I have visited this fair in  my childhood and  later during my teen years. My college was close to this place and the bugle rock park behind  the temple was  our favorite hangout for us friends.  One of the other stories that I have heard during these times was that the nut shells  which would be strewn after the fair would be no where around the place the next day. The myth is that the Nandi clears the nutshells.  There is no historical evidence for such stories, but these stories fascinated us and we grew up with such stories.

My paternal cousins are going to relive the memories and today evening may be I will hear more stories  from them.

For us Indians, celebrations never end and we keep celebrating nature, food, land, gods, city etc. In today’s seamless world,  regional fests or fairs like these are what distinguishes one city from another. Don't you think? 

* Bangalore is the colonial name for Benda kalu ooru- meaning the city of boiled beans)

Image courtesy: Google

17 comments:

  1. City of Beans - Ha Ha Ha.

    Living here, I had no clue of Kadlekai Parishe. Next year - must try to visit; this year out of town alas.

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    1. You must experience this once, but be forewarned about the jostling crowd and parking woes :)

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  2. That's an informative post.. Nice history and I must visit it sometime... And speaking of the fun during the occasions, they are memorable! It happens to be a coincidence that I too have just returned from my cousin's wedding and it was full of fun... Never miss them in your future :D

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    Replies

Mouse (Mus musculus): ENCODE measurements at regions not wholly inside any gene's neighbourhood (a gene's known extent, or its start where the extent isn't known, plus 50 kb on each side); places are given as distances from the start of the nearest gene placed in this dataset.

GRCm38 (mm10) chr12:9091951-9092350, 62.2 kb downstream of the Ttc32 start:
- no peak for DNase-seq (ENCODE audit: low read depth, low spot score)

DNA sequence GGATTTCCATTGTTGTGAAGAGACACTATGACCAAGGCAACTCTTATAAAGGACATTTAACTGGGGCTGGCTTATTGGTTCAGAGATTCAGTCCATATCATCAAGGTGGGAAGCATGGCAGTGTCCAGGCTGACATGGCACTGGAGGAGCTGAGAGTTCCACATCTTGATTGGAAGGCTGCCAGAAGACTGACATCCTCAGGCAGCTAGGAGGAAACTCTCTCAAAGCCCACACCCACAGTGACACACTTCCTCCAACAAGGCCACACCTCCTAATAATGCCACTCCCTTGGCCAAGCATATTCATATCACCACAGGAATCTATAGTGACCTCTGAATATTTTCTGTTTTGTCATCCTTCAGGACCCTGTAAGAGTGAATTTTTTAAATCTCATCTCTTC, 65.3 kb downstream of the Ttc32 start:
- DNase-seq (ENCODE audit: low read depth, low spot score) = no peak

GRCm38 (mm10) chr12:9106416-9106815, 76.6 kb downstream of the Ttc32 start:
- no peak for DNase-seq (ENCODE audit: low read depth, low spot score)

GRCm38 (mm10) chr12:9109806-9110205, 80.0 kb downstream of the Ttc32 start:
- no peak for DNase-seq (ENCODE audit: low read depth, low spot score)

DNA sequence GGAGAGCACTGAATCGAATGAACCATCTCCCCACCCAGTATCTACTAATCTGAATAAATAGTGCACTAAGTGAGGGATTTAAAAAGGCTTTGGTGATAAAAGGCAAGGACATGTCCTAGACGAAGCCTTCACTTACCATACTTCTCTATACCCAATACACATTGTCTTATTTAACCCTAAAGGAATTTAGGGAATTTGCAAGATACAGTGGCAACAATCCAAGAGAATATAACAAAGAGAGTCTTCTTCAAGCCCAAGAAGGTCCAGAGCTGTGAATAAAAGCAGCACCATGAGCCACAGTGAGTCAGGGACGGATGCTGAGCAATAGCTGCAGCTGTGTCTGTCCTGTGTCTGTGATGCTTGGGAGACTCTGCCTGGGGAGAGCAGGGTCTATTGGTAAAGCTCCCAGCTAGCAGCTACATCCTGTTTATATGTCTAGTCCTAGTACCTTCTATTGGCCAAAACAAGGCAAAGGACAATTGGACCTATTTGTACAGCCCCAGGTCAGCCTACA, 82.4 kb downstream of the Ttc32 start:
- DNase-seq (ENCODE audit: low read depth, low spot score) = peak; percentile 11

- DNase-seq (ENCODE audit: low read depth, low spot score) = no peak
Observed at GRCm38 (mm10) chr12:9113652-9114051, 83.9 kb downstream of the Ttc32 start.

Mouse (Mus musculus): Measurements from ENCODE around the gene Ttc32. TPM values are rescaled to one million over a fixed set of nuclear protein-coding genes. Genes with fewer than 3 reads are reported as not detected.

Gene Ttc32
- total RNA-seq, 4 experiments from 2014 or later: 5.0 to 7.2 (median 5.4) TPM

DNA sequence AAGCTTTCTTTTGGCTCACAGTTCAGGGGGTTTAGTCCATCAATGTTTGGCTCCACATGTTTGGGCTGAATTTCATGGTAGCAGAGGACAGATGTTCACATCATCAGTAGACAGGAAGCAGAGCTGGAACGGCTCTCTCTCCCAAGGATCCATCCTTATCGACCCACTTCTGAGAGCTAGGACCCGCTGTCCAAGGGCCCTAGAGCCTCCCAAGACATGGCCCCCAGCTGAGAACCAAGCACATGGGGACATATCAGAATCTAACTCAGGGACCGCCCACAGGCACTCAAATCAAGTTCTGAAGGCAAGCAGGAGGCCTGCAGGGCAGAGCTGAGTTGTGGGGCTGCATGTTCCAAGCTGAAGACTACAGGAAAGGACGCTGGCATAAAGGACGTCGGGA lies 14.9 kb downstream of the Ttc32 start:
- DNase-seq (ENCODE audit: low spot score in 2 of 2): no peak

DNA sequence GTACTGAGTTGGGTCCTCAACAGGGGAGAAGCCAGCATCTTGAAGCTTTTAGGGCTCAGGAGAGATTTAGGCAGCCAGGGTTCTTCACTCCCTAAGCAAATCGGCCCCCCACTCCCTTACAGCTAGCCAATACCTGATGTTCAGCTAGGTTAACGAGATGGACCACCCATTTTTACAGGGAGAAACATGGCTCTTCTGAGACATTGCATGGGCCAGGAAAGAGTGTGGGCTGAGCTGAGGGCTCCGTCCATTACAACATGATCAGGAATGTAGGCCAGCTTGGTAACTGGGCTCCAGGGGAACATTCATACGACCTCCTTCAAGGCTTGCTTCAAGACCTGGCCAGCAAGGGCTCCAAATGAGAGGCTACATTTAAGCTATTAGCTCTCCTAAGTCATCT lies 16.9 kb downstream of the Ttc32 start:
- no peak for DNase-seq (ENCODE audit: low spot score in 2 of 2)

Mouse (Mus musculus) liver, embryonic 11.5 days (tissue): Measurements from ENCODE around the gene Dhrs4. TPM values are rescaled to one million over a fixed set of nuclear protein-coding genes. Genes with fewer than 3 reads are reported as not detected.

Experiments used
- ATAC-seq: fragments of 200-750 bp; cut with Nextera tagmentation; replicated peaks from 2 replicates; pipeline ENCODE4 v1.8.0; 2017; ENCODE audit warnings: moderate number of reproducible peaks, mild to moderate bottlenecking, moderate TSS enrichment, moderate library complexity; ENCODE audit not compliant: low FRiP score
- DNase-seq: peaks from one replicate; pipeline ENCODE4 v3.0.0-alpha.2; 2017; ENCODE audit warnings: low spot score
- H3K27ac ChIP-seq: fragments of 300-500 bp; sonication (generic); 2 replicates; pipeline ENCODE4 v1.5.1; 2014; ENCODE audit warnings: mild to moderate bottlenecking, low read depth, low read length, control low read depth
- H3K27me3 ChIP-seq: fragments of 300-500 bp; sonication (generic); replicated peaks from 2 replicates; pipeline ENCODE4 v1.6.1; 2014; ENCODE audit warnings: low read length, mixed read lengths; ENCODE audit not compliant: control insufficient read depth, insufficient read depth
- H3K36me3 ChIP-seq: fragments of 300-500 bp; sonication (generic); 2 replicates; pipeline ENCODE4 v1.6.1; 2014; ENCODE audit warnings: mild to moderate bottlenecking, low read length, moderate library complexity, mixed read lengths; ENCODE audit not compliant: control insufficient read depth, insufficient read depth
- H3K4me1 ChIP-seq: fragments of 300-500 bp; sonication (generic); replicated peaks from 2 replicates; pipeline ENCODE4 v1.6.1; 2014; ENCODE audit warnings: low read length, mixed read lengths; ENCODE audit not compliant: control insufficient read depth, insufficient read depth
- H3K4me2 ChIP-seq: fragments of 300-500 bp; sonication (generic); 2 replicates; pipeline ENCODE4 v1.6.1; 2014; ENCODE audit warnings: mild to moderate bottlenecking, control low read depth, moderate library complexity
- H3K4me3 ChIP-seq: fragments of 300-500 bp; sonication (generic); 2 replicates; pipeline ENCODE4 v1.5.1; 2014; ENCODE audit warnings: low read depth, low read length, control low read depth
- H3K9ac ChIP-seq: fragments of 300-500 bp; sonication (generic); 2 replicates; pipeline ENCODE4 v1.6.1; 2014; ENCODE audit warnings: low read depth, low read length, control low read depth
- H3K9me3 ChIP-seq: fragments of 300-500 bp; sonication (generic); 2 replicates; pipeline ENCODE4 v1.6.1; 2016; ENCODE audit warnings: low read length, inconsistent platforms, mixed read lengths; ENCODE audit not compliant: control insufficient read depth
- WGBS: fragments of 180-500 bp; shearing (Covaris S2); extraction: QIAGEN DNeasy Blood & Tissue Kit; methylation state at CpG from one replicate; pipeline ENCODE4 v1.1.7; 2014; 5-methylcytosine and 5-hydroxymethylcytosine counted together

1. Thank you, Hari:) . Will try not to miss them, have many weddings up in my family.

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  3. bende kalu oora!! neenga oru nadanamaadum..che..nadamaadum wikipedia!!! kadalaikaaiku enna parichai (exam for nut) nu yosichitay padichaen..kita thatta antha theme thaan :D engenthu pudikareenga intha infolaam!! basanvgudi temple i the went before :))

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    1. exam for nut..LOL idhu nalla irukkay? adhu titlea vechirukkalam... actually yes, the groundnuts are also graded here. WE grew up with these stories, so idellam atthupidi... we had no doraemon or pokemon you see:)

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  4. Very fascinating account of the Fair. You are a versatile person,deeply rooted in our culture.

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    1. Glad you find it fascinating, Ma'am. Thank you :). These posts are just to know about our culture, lest children these days know more about "Tomatino fest" than our own fests.

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  5. Weddings can be great fun, good food, meeting all relatives in one place, all the gossips etc.
    Your information about Bangalore is interesting. Wish you had made it to the marriage.

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  6. you are right about the weddings good food, fun and gossip. I wish i had attended too. Thank you :)

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  7. Very interesting description of the fair:)

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  8. Bangalore a city of boiled beans!! Wow!! Never knew about this!! And your account of Kadlekai parishe is so very informative and interesting!! :)

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    1. yes, benda is boiled in kannada and kalu is beans, ooru is city- that is how the name bangalore originated. How the name originated is another beautiful story, will share some day. Thank you Shilpa:)

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  9. I liked this point you made about how the festival still thrives in the midst of new values systems and preoccupations.
    By the way, I have given a link to your blog, on my 'Dateline Bangalore' blog, which is a compilation of blog posts on Bangalore.

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  10. Welcome here Pradeep:). I saw the link and thank you for sharing :)